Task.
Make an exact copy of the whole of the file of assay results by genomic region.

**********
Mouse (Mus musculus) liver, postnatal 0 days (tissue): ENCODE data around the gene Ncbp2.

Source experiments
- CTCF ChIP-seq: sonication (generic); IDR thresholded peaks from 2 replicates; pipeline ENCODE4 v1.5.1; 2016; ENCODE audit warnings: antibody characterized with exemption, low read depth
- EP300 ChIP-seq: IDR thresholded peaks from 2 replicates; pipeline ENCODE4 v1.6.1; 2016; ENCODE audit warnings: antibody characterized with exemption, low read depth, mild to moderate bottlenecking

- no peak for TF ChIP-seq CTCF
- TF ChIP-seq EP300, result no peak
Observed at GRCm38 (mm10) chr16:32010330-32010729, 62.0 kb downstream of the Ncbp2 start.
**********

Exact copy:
Mouse (Mus musculus) liver, postnatal 0 days (tissue): ENCODE data around the gene Ncbp2.

Source experiments
- CTCF ChIP-seq: sonication (generic); IDR thresholded peaks from 2 replicates; pipeline ENCODE4 v1.5.1; 2016; ENCODE audit warnings: antibody characterized with exemption, low read depth
- EP300 ChIP-seq: IDR thresholded peaks from 2 replicates; pipeline ENCODE4 v1.6.1; 2016; ENCODE audit warnings: antibody characterized with exemption, low read depth, mild to moderate bottlenecking

- no peak for TF ChIP-seq CTCF
- TF ChIP-seq EP300, result no peak
Observed at GRCm38 (mm10) chr16:32010330-32010729, 62.0 kb downstream of the Ncbp2 start.